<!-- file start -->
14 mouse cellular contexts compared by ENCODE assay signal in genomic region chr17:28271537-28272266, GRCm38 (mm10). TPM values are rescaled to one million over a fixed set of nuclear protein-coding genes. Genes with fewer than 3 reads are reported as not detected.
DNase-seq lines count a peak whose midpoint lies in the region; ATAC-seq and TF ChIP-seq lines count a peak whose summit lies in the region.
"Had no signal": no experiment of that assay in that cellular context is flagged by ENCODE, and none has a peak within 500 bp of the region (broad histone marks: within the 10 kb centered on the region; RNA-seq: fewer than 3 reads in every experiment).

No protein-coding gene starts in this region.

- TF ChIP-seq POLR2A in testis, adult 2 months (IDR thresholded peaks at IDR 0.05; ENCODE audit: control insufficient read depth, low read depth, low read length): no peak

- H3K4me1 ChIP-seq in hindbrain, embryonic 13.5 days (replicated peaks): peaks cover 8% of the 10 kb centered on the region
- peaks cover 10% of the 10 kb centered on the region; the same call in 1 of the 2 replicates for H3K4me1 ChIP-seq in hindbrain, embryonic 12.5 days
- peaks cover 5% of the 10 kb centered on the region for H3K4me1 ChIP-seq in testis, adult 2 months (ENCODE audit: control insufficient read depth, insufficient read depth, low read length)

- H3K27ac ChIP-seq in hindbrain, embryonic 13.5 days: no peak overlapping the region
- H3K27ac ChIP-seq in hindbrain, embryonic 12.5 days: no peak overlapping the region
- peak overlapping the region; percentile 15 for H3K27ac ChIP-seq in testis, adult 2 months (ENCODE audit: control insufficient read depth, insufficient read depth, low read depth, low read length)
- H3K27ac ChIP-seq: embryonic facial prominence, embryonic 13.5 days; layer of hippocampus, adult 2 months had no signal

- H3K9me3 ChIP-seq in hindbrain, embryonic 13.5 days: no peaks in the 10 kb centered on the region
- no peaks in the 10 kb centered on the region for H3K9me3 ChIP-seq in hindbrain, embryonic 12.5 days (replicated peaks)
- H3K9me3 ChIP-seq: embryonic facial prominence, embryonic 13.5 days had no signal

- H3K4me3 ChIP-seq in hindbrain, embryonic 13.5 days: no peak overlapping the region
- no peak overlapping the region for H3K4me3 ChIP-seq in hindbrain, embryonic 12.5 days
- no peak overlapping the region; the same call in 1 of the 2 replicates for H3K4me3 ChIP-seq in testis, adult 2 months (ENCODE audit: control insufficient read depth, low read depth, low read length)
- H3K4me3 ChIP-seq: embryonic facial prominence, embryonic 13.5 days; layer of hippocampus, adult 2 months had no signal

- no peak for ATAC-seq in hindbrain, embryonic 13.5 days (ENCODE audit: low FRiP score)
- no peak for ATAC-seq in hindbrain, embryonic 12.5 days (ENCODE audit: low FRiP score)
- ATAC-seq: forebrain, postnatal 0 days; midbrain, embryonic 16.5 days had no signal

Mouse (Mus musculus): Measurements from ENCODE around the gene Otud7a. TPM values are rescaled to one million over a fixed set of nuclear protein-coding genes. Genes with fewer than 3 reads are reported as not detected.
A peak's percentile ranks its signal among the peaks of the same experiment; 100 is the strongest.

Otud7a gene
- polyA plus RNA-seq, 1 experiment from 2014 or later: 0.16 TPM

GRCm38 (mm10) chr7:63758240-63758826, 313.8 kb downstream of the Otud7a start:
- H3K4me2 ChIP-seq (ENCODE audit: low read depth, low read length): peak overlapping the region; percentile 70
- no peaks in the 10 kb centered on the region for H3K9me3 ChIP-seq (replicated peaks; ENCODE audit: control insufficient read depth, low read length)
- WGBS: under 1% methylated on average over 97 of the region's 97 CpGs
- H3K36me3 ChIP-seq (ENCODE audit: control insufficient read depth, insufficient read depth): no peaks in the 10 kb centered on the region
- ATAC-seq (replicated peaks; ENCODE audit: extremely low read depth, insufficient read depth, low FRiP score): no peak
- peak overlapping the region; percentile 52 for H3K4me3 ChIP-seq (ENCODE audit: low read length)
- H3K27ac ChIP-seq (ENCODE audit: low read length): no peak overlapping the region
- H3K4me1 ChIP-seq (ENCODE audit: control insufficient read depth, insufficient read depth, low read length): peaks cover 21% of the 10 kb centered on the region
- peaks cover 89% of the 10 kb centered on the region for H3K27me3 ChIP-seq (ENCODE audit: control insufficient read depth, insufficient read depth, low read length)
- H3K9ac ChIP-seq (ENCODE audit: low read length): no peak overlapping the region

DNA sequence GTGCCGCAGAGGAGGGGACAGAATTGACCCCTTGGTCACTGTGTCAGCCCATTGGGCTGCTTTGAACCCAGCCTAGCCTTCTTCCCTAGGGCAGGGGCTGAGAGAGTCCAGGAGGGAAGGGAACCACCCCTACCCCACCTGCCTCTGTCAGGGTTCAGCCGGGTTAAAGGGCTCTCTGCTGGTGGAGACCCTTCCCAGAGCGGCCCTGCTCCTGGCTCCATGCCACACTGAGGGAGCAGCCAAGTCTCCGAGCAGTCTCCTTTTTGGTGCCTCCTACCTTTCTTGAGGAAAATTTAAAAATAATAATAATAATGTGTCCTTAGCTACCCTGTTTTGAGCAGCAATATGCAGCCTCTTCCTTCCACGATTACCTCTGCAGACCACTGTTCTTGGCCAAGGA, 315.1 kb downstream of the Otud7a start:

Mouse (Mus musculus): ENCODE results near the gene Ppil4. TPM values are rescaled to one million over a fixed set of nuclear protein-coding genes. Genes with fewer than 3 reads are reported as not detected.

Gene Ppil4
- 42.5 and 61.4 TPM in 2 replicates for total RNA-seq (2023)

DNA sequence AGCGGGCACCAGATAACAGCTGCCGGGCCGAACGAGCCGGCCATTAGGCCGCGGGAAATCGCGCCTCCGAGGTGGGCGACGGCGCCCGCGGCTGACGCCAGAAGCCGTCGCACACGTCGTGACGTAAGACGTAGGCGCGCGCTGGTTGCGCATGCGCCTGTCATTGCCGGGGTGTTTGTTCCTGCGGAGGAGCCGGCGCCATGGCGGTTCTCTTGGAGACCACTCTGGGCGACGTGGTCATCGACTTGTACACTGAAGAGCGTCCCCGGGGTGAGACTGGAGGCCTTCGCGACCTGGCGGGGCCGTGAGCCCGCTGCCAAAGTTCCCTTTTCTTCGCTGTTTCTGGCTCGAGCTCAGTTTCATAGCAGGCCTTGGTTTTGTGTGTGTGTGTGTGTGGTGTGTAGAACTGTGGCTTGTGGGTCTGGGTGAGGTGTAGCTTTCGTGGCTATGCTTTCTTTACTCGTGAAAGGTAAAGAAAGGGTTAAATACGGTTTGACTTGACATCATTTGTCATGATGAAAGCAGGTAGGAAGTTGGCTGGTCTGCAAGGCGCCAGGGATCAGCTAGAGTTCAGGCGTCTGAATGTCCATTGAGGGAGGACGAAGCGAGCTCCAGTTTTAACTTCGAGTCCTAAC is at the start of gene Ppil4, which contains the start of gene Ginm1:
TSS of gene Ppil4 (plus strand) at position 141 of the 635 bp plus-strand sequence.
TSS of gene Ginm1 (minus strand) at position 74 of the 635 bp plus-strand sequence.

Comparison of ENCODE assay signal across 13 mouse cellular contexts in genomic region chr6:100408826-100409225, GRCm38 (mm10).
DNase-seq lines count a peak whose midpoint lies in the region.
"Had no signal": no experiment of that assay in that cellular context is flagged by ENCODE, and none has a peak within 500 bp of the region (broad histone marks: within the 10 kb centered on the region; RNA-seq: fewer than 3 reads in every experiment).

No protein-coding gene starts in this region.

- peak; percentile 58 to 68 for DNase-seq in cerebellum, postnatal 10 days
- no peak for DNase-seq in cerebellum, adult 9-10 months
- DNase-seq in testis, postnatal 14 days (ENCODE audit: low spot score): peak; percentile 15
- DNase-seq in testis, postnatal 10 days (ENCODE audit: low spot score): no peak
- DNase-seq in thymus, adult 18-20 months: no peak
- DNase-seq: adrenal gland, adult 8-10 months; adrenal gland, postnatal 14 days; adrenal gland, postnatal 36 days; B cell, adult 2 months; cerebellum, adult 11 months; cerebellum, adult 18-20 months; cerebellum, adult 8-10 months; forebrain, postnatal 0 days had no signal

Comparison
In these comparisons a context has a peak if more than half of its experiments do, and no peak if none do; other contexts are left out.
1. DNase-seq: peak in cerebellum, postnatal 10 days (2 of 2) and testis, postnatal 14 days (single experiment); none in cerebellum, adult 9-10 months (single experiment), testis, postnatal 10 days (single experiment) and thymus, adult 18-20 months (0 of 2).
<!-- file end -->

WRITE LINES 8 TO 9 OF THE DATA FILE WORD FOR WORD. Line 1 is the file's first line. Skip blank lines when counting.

- peaks cover 5% of the 10 kb centered on the region for H3K4me1 ChIP-seq in testis, adult 2 months (ENCODE audit: control insufficient read depth, insufficient read depth, low read length)

- H3K27ac ChIP-seq in hindbrain, embryonic 13.5 days: no peak overlapping the region